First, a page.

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Calico M100: The .22 LR Gun That Holds 100 Rounds

Calico M100
Calico M100. Image Credit: Creative Commons.

The Calico M100 Packed in a Lot of Ammunition: The .22 LR remains a favorite caliber of target shooters and because of its low weight and small size, it is easy for many firearms to hold 50 or more rounds. Then there is the Calico M100, which could hold 100 rounds in its horizontal drum magazine mounted to the top of the firearm. The result is a futuristic looking rifle that has made the rounds in popular culture.

Calico M100: Origin Story 

The origin of this unique weapon goes back nearly 40 years, when Calico Light Weapons Systems, Inc. (CLWS) was first established in 1982 in Bakersfield, California. Perhaps seeing that the days of friendly gun laws were coming to an end in the state, the company picked up stakes and moved to Sparks, Nevada for a time. It was later sold and moved to Hillsboro, Oregon and today is headquartered in Elgin, Oregon.

While Calico hasn’t become a firearms giant, the Pacific Northwest-based company continues to produce the M100, a blowback-operated semi-automatic rifle developed in the early 1980s. At the time, Calico was actually the California Instrument Company, which designed and built specialized instrumentation for the petroleum industry – and with a background in tooling and engineering the team of designers took an odd turn, much like its 100-round “Helical” magazine.

The designers considered a way that the magazine and feed system could be employed in modern firearms. The concept of a Helical magazine dates back even longer, to the middle of the 19th century when it was first employed in the Evans Repeating Rifle, which was patented in the early 1860s.

Helical Magazine

The Helical magazine essentially features a large octagonal spring-powered “clockwork-like” device that is wound by hand and contained within a box magazine drum mounted horizontally along the top of the receiver, feeding towards the front. Each round in the magazine follows the spiral path around an auger-shaped rotating follower or drive member. This allows for both a compact design, and increased the ammunition capacity.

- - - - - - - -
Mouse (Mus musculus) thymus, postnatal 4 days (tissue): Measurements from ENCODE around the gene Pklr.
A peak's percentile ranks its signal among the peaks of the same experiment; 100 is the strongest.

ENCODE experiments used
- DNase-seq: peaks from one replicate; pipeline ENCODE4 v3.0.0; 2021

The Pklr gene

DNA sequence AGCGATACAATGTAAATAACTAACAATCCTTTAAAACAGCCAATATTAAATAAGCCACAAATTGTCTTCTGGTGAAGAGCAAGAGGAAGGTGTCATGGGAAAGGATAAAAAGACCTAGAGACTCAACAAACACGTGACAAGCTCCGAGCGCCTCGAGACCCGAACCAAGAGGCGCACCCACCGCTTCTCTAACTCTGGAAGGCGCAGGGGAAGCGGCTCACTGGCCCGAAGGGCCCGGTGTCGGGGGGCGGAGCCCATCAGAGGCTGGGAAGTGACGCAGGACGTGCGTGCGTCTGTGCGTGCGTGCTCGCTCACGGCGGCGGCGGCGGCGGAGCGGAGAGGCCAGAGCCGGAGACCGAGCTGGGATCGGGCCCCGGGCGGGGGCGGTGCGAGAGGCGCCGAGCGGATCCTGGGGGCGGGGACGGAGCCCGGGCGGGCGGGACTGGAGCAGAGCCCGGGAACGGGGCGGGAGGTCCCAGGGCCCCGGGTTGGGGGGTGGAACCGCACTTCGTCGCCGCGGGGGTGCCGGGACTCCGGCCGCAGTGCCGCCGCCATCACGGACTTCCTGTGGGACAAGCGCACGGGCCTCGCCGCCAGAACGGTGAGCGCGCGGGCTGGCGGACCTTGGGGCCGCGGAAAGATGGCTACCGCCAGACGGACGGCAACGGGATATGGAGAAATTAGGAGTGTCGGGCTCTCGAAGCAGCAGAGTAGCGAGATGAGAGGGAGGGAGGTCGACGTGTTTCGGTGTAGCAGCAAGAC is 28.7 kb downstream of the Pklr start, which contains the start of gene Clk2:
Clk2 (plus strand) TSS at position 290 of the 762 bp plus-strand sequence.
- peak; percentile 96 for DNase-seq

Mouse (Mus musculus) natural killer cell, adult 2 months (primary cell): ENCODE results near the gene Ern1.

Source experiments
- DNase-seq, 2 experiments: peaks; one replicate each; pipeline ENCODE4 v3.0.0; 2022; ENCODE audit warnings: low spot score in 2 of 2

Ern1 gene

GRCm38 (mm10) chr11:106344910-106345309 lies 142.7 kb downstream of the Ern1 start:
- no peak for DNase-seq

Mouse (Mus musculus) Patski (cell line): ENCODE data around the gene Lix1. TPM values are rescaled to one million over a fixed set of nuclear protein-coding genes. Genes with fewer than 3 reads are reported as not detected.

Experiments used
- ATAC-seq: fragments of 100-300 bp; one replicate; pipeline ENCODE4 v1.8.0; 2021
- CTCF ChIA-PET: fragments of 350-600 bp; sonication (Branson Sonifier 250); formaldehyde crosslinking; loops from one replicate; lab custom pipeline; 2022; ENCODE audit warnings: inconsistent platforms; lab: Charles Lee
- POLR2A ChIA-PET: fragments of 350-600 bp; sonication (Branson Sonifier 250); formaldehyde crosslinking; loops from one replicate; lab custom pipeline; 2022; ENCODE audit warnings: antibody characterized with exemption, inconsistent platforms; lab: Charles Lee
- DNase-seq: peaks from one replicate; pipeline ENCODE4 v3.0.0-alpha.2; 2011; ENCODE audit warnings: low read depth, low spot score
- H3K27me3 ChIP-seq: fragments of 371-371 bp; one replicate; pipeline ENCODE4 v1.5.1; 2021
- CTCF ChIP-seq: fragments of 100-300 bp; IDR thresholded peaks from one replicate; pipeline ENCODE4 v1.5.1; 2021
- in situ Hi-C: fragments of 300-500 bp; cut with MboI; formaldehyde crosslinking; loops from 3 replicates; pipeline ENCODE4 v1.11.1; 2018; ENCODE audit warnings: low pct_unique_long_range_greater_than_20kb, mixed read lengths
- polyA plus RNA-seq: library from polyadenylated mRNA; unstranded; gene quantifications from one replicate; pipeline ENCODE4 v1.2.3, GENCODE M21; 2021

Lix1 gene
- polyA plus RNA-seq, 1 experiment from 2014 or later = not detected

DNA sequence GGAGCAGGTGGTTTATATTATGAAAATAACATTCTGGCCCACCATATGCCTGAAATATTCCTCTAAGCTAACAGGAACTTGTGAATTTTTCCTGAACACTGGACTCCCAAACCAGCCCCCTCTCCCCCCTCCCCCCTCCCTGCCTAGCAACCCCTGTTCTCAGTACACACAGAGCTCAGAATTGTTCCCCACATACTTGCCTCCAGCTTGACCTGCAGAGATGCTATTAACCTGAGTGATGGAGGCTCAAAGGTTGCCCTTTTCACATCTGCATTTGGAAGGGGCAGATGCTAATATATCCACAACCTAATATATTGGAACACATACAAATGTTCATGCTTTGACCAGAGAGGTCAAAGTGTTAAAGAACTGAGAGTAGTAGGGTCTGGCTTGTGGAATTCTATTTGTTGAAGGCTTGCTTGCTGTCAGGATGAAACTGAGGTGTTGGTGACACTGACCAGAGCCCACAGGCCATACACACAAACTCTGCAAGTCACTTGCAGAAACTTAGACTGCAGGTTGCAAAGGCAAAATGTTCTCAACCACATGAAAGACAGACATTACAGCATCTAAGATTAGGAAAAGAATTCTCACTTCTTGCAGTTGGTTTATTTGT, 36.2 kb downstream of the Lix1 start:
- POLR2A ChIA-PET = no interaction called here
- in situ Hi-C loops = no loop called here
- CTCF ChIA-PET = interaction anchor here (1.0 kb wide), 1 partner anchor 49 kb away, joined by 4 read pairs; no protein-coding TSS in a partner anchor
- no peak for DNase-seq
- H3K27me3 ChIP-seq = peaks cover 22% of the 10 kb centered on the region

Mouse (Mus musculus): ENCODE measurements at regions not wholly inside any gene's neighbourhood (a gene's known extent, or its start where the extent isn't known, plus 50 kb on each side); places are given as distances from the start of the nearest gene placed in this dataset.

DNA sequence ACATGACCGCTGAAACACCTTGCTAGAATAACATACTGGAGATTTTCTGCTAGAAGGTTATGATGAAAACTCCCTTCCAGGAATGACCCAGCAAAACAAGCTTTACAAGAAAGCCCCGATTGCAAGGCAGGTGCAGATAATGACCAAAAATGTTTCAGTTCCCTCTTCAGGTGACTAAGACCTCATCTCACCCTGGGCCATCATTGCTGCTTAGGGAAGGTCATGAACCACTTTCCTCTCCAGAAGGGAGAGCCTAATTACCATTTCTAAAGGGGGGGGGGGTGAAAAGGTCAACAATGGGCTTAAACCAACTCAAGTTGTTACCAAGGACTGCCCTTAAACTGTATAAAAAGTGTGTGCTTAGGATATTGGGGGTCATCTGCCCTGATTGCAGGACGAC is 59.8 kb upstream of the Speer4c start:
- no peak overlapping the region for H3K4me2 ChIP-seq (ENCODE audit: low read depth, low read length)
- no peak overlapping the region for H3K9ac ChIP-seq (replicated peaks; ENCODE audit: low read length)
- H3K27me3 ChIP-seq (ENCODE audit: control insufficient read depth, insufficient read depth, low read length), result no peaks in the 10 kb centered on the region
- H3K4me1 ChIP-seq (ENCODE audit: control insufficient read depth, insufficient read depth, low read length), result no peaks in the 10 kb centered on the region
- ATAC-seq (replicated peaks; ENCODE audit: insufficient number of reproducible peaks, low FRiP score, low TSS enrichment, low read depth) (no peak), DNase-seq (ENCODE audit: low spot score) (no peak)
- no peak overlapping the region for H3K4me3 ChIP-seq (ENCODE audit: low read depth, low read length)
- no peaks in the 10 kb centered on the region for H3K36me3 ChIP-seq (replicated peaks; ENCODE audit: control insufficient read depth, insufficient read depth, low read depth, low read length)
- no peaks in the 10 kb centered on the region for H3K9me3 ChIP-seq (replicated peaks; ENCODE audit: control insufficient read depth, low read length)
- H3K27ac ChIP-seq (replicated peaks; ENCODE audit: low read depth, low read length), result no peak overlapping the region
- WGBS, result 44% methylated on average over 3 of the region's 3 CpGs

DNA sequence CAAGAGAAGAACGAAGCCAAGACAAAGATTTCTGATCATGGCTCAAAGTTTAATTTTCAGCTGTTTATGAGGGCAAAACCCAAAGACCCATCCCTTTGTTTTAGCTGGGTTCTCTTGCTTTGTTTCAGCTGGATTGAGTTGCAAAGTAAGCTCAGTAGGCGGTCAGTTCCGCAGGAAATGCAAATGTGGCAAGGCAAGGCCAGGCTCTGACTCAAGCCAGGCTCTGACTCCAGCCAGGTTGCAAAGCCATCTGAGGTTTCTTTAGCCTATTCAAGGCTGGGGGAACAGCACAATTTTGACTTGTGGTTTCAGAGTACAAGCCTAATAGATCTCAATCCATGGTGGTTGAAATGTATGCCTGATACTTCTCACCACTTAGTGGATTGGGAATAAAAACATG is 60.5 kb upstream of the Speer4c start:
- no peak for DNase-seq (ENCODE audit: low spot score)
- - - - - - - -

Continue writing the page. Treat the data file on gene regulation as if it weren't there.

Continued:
In addition, there is no need for a spring or follower in smaller calibers, which can often take up about 20 to 25 percent of the overall length of a traditional magazine. This is also quite different from the top-mounted magazine of the FN P90 that was also developed in the 1980s. Whereas the P90 actually uses a rather traditional magazine, and a unique horizontally mounting system, which rotates each round, the M100 is actually fed from a horizontal drum.

Yet, despite its potential benefits, Helical magazines have only been used in handful of weapons including the Russian-designed PP-19 Bizon, a 9x19mm Markarov submachine gun and the North Korean Type 88, a variant of the AK-74.

Calico’s Line of Guns

Beginning with the first working 100 round Helical feed .22 LR carbine, Calico has produced an entire family of firearms that utilized the unique design. This has included the Calico M900 series, which were chambered for 9x19mm Parabellum.

As with the original M100, the M900 series also featured the high-capacity, cylindrical, helical-feed magazine – and had a magazine capacity of 50- or 100-rounds. Yet, as with other Calico 9mm variants, this line of firearms also utilized a roller-delayed blowback that is similar to the action of the Heckler & Koch MP5, as well as a downward-pointed ejection port that is forward of the trigger – and which resembles the magazine well of a conventional submachine gun or rifle.

Even those who may not know of the Calico brand likely have seen the firearm a lot. Calico’s futuristic firearms first stood in for laser weapons in the Mel Brooks’ sci-fi parody Space Balls, and later appeared in such films as The Running Man, Robocop 2, Total Recall and Star Trek: First Contact, while it was a mainstay in the TV series seaQuest DSV.

Peter Suciu is a Michigan-based writer who has contributed to more than four dozen magazines, newspapers and websites. He regularly writes about military small arms, and is the author of several books on military headgear including A Gallery of Military Headdress, which is available on Peter is also a Contributing Writer for Forbes Magazine. 

Written By

Expert Biography: A Senior Editor for 1945, Peter Suciu is a Michigan-based writer who has contributed to more than four dozen magazines, newspapers, and websites with over 3,000 published pieces over a twenty-year career in journalism. He regularly writes about military hardware, firearms history, cybersecurity, and international affairs. Peter is also a Contributing Writer for Forbes. You can follow him on Twitter: @PeterSuciu.